Haas Formula 1 team principal Gunther Steiner may face further scrutiny from the championship's rulemakers after criticising the Russian Grand Prix stewards.
Kevin Magnussen was given a five-second penalty at Sochi, which dropped him from eighth to ninth in the results, after running wide at Turn 2 defending from Sergio Perez and failing to rejoin the track to the left of two polystyrene markers as instructed earlier in the weekend.
Magnussen said after the race the decision was "bullshit" and argued he was not able to make it across to the markers after running wide, and Steiner did not impress the FIA with a message he sent Magnussen over the radio, which referred to "a stupid idiotic steward".
Steiner did not speak to FIA race director Michael Masi or the stewards after the race but Haas team manager Peter Crolla had separate discussions with both parties.
This is not the first instance of Steiner being critical of officials, and it is understood that the FIA may look into the incident further.
Should the FIA feel Steiner crossed a line in Russia, the easiest solution would be to discuss the matter informally at the next race in Japan.
However, if it feels the incident is more serious, it may opt to raise the issue formally.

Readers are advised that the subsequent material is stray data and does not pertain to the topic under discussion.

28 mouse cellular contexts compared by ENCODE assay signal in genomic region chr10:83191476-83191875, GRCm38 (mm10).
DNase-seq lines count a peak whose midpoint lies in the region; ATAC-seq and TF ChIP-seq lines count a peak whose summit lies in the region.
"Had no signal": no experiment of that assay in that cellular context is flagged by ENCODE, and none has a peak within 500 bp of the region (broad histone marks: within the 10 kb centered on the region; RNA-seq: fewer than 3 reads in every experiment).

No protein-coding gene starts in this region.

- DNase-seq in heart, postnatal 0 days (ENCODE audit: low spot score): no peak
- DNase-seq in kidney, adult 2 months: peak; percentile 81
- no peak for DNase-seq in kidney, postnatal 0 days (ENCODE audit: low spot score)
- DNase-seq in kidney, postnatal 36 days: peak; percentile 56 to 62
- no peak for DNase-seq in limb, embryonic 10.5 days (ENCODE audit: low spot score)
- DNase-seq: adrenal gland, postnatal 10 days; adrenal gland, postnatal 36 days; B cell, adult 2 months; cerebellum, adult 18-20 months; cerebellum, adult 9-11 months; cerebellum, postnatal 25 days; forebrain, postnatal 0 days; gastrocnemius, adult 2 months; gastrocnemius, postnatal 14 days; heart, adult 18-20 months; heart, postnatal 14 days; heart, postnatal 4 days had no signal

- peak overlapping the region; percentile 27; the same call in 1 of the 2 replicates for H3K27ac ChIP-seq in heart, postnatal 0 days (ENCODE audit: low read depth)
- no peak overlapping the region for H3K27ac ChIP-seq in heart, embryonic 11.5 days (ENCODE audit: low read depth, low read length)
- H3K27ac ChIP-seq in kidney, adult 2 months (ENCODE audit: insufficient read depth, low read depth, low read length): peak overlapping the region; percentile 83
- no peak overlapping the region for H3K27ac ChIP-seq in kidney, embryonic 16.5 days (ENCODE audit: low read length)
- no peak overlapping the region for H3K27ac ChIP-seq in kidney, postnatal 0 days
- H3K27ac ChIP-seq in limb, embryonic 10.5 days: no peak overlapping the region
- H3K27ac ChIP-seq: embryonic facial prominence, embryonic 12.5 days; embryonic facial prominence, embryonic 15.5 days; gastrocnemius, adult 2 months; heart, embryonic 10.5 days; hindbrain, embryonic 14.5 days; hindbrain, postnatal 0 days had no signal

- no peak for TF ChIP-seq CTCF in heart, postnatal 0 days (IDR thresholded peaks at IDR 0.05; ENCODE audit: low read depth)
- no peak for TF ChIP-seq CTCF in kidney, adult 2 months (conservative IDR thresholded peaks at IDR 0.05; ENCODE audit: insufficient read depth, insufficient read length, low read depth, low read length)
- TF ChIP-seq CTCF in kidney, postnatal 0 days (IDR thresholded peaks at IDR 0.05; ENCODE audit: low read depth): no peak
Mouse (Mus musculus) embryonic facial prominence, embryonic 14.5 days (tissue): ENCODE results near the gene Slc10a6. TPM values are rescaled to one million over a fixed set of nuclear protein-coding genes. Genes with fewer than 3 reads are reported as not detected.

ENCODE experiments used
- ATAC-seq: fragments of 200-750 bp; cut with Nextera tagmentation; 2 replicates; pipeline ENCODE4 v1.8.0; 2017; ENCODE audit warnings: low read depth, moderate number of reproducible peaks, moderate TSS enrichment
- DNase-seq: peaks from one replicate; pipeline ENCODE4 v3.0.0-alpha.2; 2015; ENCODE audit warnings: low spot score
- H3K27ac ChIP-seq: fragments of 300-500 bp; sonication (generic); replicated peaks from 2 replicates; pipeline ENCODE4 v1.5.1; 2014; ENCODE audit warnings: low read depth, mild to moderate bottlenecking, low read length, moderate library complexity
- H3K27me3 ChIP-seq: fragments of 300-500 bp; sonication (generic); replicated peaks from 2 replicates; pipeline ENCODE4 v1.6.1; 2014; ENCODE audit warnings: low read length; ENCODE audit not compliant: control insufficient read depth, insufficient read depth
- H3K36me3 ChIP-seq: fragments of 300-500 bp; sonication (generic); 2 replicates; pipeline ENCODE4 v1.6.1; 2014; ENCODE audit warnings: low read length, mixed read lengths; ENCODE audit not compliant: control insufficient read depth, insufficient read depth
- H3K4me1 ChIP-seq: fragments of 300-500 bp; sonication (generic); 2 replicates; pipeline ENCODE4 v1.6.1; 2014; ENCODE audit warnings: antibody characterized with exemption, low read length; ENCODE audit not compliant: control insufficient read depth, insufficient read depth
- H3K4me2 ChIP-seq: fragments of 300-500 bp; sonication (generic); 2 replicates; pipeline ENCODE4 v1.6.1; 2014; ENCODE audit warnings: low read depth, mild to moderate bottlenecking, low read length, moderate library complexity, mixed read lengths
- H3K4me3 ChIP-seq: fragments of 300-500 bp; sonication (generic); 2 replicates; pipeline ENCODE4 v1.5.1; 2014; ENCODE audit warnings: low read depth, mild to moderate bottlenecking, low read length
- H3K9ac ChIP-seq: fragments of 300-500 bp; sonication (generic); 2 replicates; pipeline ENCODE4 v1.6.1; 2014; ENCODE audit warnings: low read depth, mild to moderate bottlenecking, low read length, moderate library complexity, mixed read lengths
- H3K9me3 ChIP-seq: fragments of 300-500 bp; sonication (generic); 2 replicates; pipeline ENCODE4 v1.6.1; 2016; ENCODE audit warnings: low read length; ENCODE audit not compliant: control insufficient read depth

Masi referenced the various "judicial processes" the FIA has at its disposal should it feel necessary to utilise them, with its International Tribunal reserved for serious alleged offences.
This is what Sebastian Vettel escaped in 2017 when he told then-race director Charlie Whiting to "fuck off" after being enraged by a penalty during the Mexican Grand Prix.
The FIA's International Sporting Code includes a code of good conduct that includes a reference to participants not using words to "cause damage to the standing and/or reputation of... the FIA, its bodies, its members or its management".
Event stewards have the authority for the enforcement of the ISC and can delegate their authority to their successors at the following grand prix.
That means that although the Russian GP has been concluded, the stewards from Sochi may be able to request Steiner meets with the panel that is assembled for Suzuka.
When asked by Autosport for his thoughts on Steiner's comments in Russia and what it would take for the FIA to take action, Masi made it clear it was "not for me to determine".
"The FIA has got its various judicial processes," said Masi.
"I've heard about the comments that were made on the radio. I haven't seen them directly so I'm not going to comment on what those are.
"At the end of the day we're all here to do a job, be it officials, the teams, everyone.
"There has to be a level of mutual respect.
"Regarding the specific comments. I haven't seen them so I'd prefer not to comment on them until I have.
"If something's been said that's inappropriate, there's those that are in charge of the judicial elements away from the event that can look at it."